The Hymns and Carols of Christmas

After Mydnyght, When Dremes Dothe Fawll

For Christmas

Words and Music: English Traditional

Source: Thomas Wright, Songs and Ballads, With Other Short Poems, Chiefly of the Reign of Philip and Mary (London: J. B. Nichols, 1860), p. 32.

Poem XI

After mydnyght, when dremes dothe fawll,
Sume what before the mornynge gray,
Me thowght a voyce thus dyd me cawll,
" O lustye youthe, aryes, I say."

" O youthe," he sayd," lyfte upe thy heade;
Awake, awake, yt ys fayr daye ;
Howe canst thoue slepe, or kepe thy bede,
Thys fayr mornyng? aryes, I say.

" The sonne ys upe with hys bryght beames,
As thowghe he wold with the no fray,
But beat the upe owt of thy dremes,
And resse the upe ; aryes, I saye.

" Harke how the byrdes all with on voyce,
Wythe one concord ther cordes they lay,
Wythe joyfull tewnes the to rejoyce,
And styre the upe; aryes, I say.

" Behowld the felde nowe in lyke forme,
Furnyshyd with flowrs bothe freshe and gaye ;
Yt saythe to the, thowe slothefull worme,
Cume walke in me ; aryes, I say.

" The day, the sonne, the byrd, the feld,
Syns all thes cawll, thow lumpe of clay,
Unlesse shamlesse now be thy sheld,
For verye shame, aryes, I saye."

With thys me thowght the voyce reherst
Thes wordes, and sayd, " youthe, I the pray.
What means thys day and all the rest,
That sayd to the, aryes, I say ?

Truly thys day nowe to dyschos
Of Crystys faythe that longe hyd lay,
And now fule cleare and fayr yt shos,
To reasse the upe ; aryes, I' say.

What ys thys sonne that shynythe so bryght,
The verye sone of Gode, no nay;
Whos bemes of gracce be bent eavyn ryght,
To reasse the upe; aryes, I say.

What be thes byrdes that thus accord,
That ther swett cordes yche ear wold tay ;
Trulye true prechers of the lord,
At whos swet cordes, aryes, I say.

And se thoue walke amonst thes flowers,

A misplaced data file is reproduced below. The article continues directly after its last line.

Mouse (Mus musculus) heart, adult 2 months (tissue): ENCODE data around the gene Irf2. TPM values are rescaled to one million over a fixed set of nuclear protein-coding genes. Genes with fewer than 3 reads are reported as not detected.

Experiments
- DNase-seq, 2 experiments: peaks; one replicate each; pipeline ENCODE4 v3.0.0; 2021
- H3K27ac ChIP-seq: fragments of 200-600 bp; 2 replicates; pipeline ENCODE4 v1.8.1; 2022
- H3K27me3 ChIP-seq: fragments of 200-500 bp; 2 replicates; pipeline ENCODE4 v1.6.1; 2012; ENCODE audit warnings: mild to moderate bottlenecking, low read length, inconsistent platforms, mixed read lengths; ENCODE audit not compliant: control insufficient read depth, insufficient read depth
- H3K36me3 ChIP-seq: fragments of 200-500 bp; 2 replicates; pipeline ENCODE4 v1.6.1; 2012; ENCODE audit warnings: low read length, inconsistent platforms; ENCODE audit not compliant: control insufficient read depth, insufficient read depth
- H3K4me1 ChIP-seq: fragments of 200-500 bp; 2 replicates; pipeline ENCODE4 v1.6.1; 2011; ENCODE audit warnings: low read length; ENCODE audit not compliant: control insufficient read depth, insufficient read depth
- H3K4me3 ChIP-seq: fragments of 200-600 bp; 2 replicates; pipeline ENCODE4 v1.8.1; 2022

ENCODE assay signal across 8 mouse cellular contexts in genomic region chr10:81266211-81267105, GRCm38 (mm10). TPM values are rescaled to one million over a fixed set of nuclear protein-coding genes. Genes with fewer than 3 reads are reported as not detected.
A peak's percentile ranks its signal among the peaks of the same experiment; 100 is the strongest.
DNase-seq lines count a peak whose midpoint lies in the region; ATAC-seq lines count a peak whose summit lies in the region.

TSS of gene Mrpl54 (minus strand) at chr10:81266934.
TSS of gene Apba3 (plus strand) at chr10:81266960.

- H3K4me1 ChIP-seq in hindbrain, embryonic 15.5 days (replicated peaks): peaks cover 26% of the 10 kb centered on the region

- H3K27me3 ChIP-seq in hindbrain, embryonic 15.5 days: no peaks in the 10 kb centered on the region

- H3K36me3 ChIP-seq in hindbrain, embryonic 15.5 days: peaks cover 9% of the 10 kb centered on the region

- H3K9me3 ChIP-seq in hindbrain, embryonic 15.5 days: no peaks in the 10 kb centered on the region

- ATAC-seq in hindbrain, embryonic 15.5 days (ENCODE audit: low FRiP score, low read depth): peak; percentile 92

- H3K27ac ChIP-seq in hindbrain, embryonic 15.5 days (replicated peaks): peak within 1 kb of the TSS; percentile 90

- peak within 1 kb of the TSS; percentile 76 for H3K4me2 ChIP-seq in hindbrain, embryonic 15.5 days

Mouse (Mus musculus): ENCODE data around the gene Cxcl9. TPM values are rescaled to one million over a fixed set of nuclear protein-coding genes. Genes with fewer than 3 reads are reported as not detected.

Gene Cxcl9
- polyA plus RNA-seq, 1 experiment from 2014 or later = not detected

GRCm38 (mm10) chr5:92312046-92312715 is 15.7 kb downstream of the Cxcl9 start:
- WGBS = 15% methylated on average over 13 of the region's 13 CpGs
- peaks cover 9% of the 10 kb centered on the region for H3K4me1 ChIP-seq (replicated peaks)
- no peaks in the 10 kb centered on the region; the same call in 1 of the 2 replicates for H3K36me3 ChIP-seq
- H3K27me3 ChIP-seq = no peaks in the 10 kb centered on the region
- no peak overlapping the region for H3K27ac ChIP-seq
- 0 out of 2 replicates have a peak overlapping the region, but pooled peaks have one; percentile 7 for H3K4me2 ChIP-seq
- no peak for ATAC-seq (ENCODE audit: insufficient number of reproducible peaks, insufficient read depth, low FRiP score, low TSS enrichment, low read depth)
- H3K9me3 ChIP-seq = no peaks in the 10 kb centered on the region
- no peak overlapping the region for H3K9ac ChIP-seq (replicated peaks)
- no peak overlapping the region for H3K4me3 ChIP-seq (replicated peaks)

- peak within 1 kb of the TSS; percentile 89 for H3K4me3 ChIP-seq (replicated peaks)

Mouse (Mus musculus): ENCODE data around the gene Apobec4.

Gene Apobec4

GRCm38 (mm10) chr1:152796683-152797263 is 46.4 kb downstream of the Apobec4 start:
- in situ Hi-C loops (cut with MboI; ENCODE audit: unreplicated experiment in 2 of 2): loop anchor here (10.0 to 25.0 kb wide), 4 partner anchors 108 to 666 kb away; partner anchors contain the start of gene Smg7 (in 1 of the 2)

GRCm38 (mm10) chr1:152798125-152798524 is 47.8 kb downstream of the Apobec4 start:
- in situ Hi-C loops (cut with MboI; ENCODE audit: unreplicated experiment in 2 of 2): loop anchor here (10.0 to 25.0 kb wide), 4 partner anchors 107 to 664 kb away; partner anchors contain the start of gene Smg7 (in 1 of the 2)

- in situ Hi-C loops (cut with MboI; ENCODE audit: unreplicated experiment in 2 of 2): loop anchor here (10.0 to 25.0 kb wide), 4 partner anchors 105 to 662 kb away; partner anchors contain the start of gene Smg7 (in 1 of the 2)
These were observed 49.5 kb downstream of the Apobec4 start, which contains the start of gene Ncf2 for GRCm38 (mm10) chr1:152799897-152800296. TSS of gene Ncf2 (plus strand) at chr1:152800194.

Not for pastyme to feast and play,
But reverentlye suppres thy powrs,
Frome wanton pryd, arys, I say.

For better clarkes ther hathe byne non
Then in thys feld theme selves dyd slay;
Trustynge to moche theme selves uppon ;
Be ware ther fawll ; arys, I say.

Now syns thoue knowst bothe wher to walke,
And how to walke thou knowyst the way,
Lett age lye sty11 as drye as chalke,
And lustye youthe, arys, I say."

To thys me thowght dowtynge the truthe,
And lest thys voycce showld me betray,
He sayd, " a ! voycce ! whye more to youthe
Then unto age; aryes, I say."

" That thyng," sayd he, " I shall declare,
Thys youthe and age now to beware ;
The Jews and Gentyls suer they are,
Now gesse to whome; aryes, I say.

" The Jewe he ys so owld and worne,
That speake to hym in vayn I may ;
But thoue, Gentylle, art newlye borne,
Wherfor to the, arys, I say.

"Syns Cryst the lord hathe chosyn the stoke,
And lett hys owne floke go estray,
Now shewe thy self a lovynge floke
Unto the lord; arys, I say."

Thys sayd, I hade no more to tell,
But walke, and seynge fayr clere day,
Sayd to my selfe thes wordes myght well
Be sayd to me, "aryes, I say."

Fynys.

Print Page Return Home Page Close Window

If you would like to help support Hymns and Carols of Christmas, please click on the button below and make a donation.


Related Hymns and Carols